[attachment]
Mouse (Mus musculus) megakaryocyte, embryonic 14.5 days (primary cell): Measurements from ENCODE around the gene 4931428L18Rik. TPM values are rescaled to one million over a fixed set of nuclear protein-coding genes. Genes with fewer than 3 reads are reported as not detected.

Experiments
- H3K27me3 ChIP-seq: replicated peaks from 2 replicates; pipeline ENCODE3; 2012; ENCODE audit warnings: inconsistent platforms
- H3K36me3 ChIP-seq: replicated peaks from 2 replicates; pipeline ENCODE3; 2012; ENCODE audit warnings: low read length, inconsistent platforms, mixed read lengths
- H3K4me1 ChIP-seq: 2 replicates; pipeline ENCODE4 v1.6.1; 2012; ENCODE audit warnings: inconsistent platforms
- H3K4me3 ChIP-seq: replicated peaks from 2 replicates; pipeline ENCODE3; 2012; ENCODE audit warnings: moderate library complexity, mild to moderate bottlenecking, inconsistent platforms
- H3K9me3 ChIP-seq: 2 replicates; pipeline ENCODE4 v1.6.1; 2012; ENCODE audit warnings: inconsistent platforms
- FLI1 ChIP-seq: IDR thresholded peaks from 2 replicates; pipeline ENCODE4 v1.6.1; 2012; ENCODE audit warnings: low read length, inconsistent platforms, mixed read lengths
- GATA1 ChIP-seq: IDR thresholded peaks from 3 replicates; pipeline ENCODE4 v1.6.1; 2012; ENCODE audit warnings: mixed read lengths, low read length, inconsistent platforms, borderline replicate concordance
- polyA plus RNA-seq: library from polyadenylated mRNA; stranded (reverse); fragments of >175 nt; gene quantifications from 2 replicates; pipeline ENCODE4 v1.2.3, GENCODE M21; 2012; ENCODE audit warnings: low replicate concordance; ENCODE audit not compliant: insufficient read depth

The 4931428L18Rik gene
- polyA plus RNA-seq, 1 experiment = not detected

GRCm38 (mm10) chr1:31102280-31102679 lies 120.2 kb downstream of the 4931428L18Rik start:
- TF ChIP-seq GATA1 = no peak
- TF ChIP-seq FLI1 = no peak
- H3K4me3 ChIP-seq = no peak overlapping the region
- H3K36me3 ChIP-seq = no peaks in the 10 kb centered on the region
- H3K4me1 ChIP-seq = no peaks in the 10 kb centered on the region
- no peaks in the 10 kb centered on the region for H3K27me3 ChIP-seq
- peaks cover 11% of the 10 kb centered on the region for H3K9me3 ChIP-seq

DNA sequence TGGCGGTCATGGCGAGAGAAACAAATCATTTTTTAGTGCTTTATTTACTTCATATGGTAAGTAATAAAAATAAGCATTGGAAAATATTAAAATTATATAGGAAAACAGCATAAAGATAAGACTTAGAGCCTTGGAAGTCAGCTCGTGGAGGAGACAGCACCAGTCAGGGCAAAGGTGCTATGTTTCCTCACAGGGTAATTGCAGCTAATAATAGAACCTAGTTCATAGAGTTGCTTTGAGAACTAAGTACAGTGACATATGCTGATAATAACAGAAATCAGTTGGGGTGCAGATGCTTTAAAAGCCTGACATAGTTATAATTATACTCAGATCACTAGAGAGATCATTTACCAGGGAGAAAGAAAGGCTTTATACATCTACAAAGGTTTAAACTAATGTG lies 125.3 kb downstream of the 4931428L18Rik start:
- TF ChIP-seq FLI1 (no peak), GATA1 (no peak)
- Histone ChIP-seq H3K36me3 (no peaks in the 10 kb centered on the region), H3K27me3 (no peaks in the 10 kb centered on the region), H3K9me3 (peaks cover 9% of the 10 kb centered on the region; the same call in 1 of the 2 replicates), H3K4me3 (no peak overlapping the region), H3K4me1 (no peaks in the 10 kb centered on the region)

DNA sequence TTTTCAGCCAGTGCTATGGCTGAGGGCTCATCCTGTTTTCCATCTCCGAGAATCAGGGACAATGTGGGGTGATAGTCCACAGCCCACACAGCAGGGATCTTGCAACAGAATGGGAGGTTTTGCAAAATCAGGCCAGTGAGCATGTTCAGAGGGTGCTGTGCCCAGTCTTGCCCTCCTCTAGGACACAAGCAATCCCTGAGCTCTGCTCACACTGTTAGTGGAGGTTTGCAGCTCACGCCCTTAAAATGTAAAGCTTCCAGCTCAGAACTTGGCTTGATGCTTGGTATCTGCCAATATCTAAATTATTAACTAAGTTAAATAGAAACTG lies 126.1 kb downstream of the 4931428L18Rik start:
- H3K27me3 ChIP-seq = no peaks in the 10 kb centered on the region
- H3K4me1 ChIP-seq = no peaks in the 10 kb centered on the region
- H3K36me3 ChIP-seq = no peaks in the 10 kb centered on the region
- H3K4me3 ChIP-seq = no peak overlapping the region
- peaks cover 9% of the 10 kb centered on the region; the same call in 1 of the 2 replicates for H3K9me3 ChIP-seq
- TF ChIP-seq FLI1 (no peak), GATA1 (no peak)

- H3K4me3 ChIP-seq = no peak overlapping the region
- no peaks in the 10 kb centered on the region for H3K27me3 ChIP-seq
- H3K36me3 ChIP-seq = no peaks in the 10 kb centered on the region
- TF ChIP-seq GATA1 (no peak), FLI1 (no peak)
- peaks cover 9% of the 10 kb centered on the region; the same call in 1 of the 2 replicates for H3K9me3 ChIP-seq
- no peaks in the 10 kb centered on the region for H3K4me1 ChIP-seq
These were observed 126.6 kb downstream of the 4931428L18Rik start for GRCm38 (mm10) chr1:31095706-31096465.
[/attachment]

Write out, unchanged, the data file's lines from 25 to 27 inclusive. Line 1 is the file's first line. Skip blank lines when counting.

- H3K27me3 ChIP-seq = no peaks in the 10 kb centered on the region
- H3K4me1 ChIP-seq = no peaks in the 10 kb centered on the region
- H3K36me3 ChIP-seq = no peaks in the 10 kb centered on the region